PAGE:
Like the “good Germans” 75 years ago who claimed they “didn’t know” what the industrial and financial elite and their Nazi government was doing to the Jews, America’s middle class has always known what was being done to America’s poor. 84% of those struggling below poverty in this country are WOMEN. The middle class didn’t care. They didn’t have a problem with all of the redistributive injustices caused by capitalism (which is, essentially, a gender war) until they found themselves under the firing line of capitalism’s Hotchkiss guns.

And even now, most of the middle class you see whining and howling about assaults on their “rights” are cutthroats and back-stabbers who would stick it to their own less fortunate family members who have fallen on hard times in order to “keep theirs.” Trickle-down economics was supposed to stop at the middle class and never reach the “undeserving” poor whose throats they’ve always been eager to cut to advance their own agenda and class interests — which almost always, without exception, are aligned with the rich whom they jealously aspire to become.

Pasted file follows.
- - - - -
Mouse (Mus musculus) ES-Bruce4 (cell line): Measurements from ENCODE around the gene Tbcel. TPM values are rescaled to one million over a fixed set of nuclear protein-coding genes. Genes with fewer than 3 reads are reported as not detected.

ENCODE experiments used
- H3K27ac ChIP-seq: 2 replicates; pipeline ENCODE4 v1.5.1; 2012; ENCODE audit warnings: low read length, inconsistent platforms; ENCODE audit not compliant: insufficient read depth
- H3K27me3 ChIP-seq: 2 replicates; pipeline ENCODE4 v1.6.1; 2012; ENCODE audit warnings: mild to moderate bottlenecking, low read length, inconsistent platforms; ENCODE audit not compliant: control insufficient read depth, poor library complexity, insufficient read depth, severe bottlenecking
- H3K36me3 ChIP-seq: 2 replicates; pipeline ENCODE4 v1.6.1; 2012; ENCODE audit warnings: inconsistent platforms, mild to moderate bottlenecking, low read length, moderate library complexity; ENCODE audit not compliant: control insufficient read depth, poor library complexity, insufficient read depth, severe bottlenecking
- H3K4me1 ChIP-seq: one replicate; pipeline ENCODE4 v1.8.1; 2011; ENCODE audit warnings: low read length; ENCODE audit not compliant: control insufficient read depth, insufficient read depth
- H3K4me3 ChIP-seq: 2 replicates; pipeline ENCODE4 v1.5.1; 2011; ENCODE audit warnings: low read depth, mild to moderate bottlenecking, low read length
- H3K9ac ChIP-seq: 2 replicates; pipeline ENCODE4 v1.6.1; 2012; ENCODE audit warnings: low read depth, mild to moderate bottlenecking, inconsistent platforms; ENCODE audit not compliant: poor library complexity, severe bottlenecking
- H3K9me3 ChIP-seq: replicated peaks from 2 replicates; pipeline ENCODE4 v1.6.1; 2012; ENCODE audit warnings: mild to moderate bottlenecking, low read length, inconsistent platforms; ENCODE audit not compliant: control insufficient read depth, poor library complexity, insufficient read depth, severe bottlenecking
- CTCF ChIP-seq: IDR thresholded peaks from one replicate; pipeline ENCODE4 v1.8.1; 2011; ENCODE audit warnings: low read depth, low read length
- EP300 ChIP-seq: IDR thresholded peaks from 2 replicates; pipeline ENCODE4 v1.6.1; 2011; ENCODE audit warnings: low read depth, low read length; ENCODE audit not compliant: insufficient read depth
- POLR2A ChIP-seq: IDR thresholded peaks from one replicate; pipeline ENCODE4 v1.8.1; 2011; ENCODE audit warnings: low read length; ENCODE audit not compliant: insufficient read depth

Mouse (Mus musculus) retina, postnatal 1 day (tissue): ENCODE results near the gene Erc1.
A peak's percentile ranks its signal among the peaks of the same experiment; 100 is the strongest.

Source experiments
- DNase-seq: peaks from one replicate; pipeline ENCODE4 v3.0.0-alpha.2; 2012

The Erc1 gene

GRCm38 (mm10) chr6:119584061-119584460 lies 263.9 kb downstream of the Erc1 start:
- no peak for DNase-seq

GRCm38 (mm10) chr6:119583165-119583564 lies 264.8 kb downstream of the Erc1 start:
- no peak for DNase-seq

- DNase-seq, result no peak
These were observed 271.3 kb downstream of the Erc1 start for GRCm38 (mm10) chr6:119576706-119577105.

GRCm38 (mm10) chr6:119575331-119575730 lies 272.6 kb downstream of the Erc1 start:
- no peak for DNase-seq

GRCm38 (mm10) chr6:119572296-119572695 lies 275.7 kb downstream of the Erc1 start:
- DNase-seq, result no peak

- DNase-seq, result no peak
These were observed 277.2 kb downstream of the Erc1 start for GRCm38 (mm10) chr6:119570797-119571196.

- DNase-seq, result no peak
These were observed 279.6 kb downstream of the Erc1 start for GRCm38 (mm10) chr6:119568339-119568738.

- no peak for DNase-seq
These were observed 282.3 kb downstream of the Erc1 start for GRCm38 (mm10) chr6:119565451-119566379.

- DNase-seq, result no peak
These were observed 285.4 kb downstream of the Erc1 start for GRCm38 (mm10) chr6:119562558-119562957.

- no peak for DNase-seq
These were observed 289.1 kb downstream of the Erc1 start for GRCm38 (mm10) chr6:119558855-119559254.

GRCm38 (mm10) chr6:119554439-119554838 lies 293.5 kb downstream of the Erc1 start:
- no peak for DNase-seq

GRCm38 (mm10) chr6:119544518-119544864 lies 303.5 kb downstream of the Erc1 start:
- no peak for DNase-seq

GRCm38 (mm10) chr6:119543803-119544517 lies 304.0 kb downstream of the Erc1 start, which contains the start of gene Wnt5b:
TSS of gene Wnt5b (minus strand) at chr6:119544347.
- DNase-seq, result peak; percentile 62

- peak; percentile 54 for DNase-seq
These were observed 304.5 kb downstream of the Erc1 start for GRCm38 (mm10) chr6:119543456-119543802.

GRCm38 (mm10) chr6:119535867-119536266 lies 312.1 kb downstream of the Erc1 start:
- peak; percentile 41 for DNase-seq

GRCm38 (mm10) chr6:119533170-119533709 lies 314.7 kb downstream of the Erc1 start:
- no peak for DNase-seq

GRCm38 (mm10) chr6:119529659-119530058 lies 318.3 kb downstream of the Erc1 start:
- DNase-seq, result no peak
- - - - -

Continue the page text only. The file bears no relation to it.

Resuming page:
If the poor on society’s margins on the very bottom economic rung harbor any hostility, resentment, and distrust for the now-disgruntled middle class, it is wholly justified.

http://youtu.be/JTzMqm2TwgE

Calling Out the Beneficiaries of Unearned Privilege On Their Classism

December 8, 2010

Jacqueline S. Homan, author of Classism For Dimwits and Divine Right: The Truth is a Lie

I belong to several lists and message boards, and one of them is the Humanist List on Yahoo. It never ceases to amaze me as I read others’ posts how many middle class “liberals” look down their regal noses at the poor while claiming a moral high ground over their neocon counterparts who do the same thing. Whenever classism rears its ugly head, I call it out just like I would for racism and sexism.